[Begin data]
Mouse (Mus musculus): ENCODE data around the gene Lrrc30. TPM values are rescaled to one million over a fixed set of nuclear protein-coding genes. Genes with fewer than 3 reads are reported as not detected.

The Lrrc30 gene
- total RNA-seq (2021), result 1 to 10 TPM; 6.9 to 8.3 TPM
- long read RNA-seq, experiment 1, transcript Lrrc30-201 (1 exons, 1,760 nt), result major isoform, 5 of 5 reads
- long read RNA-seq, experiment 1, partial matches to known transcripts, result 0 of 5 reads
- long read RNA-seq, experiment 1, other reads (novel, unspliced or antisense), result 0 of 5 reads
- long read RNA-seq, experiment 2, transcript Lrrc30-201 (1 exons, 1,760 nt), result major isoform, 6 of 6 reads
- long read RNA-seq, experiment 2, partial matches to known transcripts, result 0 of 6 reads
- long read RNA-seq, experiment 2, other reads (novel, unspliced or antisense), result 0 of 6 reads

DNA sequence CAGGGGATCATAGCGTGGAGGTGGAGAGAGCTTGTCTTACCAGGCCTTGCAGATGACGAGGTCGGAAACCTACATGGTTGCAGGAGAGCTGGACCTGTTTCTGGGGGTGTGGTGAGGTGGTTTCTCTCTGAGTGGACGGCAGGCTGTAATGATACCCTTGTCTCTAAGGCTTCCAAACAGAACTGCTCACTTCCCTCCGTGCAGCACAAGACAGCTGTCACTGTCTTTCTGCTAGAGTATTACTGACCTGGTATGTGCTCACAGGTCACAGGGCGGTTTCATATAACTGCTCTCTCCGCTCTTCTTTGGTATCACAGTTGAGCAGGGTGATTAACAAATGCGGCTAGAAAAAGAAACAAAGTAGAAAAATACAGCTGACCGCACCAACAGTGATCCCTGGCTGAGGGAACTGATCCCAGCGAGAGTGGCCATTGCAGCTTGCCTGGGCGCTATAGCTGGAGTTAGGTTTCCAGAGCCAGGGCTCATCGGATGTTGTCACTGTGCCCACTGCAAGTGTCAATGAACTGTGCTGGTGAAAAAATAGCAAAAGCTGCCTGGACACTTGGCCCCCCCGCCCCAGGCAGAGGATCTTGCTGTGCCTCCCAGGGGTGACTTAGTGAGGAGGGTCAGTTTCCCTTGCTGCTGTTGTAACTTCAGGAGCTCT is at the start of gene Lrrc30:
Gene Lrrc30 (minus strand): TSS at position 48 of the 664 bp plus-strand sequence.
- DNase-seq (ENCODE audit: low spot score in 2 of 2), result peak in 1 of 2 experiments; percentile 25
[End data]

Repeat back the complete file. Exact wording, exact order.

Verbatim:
Mouse (Mus musculus): ENCODE data around the gene Lrrc30. TPM values are rescaled to one million over a fixed set of nuclear protein-coding genes. Genes with fewer than 3 reads are reported as not detected.

The Lrrc30 gene
- total RNA-seq (2021), result 1 to 10 TPM; 6.9 to 8.3 TPM
- long read RNA-seq, experiment 1, transcript Lrrc30-201 (1 exons, 1,760 nt), result major isoform, 5 of 5 reads
- long read RNA-seq, experiment 1, partial matches to known transcripts, result 0 of 5 reads
- long read RNA-seq, experiment 1, other reads (novel, unspliced or antisense), result 0 of 5 reads
- long read RNA-seq, experiment 2, transcript Lrrc30-201 (1 exons, 1,760 nt), result major isoform, 6 of 6 reads
- long read RNA-seq, experiment 2, partial matches to known transcripts, result 0 of 6 reads
- long read RNA-seq, experiment 2, other reads (novel, unspliced or antisense), result 0 of 6 reads

DNA sequence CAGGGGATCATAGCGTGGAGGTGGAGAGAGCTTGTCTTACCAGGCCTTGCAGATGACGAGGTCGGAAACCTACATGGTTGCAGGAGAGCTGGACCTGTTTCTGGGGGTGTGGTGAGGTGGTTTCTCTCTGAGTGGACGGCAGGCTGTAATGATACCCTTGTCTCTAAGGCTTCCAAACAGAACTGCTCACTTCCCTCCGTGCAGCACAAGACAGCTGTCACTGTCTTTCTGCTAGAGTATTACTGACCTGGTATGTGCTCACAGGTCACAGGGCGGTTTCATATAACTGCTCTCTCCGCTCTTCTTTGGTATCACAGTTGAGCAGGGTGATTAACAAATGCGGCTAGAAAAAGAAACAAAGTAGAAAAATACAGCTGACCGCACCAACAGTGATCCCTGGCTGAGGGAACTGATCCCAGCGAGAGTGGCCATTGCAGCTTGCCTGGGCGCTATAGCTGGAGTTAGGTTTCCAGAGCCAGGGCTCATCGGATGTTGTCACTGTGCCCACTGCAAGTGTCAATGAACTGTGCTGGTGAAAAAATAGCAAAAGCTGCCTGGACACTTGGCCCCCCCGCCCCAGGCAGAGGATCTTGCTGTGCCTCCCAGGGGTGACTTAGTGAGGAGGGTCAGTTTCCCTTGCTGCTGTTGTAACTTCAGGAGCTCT is at the start of gene Lrrc30:
Gene Lrrc30 (minus strand): TSS at position 48 of the 664 bp plus-strand sequence.
- DNase-seq (ENCODE audit: low spot score in 2 of 2), result peak in 1 of 2 experiments; percentile 25